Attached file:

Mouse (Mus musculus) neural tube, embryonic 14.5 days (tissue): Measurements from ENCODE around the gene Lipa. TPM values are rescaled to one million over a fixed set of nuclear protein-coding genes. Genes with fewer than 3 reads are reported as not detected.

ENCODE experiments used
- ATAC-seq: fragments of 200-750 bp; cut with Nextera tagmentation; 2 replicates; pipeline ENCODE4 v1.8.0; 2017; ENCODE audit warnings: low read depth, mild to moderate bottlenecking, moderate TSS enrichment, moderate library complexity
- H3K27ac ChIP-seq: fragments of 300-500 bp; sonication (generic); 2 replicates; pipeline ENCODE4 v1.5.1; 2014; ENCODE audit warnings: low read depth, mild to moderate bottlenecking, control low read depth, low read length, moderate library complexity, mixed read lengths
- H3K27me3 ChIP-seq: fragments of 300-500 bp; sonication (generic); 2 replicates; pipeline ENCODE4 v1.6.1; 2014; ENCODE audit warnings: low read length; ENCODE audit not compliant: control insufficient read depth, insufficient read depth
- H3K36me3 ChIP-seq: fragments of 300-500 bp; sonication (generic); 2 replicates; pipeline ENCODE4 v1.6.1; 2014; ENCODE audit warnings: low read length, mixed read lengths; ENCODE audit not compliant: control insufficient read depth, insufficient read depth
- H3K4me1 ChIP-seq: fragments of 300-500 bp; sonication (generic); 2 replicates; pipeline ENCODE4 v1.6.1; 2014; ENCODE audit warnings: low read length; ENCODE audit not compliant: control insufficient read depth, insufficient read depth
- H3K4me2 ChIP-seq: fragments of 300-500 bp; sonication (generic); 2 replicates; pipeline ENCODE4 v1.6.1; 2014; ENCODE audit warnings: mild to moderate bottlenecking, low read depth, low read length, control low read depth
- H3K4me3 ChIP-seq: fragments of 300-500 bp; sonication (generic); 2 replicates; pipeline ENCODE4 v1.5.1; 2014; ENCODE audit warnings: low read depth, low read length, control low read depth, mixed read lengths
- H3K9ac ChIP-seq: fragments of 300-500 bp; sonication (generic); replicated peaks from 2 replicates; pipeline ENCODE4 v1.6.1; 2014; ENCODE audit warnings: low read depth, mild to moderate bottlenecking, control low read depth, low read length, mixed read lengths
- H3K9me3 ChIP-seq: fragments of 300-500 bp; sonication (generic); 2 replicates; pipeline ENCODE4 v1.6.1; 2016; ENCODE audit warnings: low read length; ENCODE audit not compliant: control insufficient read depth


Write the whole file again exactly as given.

Mouse (Mus musculus) neural tube, embryonic 14.5 days (tissue): Measurements from ENCODE around the gene Lipa. TPM values are rescaled to one million over a fixed set of nuclear protein-coding genes. Genes with fewer than 3 reads are reported as not detected.

ENCODE experiments used
- ATAC-seq: fragments of 200-750 bp; cut with Nextera tagmentation; 2 replicates; pipeline ENCODE4 v1.8.0; 2017; ENCODE audit warnings: low read depth, mild to moderate bottlenecking, moderate TSS enrichment, moderate library complexity
- H3K27ac ChIP-seq: fragments of 300-500 bp; sonication (generic); 2 replicates; pipeline ENCODE4 v1.5.1; 2014; ENCODE audit warnings: low read depth, mild to moderate bottlenecking, control low read depth, low read length, moderate library complexity, mixed read lengths
- H3K27me3 ChIP-seq: fragments of 300-500 bp; sonication (generic); 2 replicates; pipeline ENCODE4 v1.6.1; 2014; ENCODE audit warnings: low read length; ENCODE audit not compliant: control insufficient read depth, insufficient read depth
- H3K36me3 ChIP-seq: fragments of 300-500 bp; sonication (generic); 2 replicates; pipeline ENCODE4 v1.6.1; 2014; ENCODE audit warnings: low read length, mixed read lengths; ENCODE audit not compliant: control insufficient read depth, insufficient read depth
- H3K4me1 ChIP-seq: fragments of 300-500 bp; sonication (generic); 2 replicates; pipeline ENCODE4 v1.6.1; 2014; ENCODE audit warnings: low read length; ENCODE audit not compliant: control insufficient read depth, insufficient read depth
- H3K4me2 ChIP-seq: fragments of 300-500 bp; sonication (generic); 2 replicates; pipeline ENCODE4 v1.6.1; 2014; ENCODE audit warnings: mild to moderate bottlenecking, low read depth, low read length, control low read depth
- H3K4me3 ChIP-seq: fragments of 300-500 bp; sonication (generic); 2 replicates; pipeline ENCODE4 v1.5.1; 2014; ENCODE audit warnings: low read depth, low read length, control low read depth, mixed read lengths
- H3K9ac ChIP-seq: fragments of 300-500 bp; sonication (generic); replicated peaks from 2 replicates; pipeline ENCODE4 v1.6.1; 2014; ENCODE audit warnings: low read depth, mild to moderate bottlenecking, control low read depth, low read length, mixed read lengths
- H3K9me3 ChIP-seq: fragments of 300-500 bp; sonication (generic); 2 replicates; pipeline ENCODE4 v1.6.1; 2016; ENCODE audit warnings: low read length; ENCODE audit not compliant: control insufficient read depth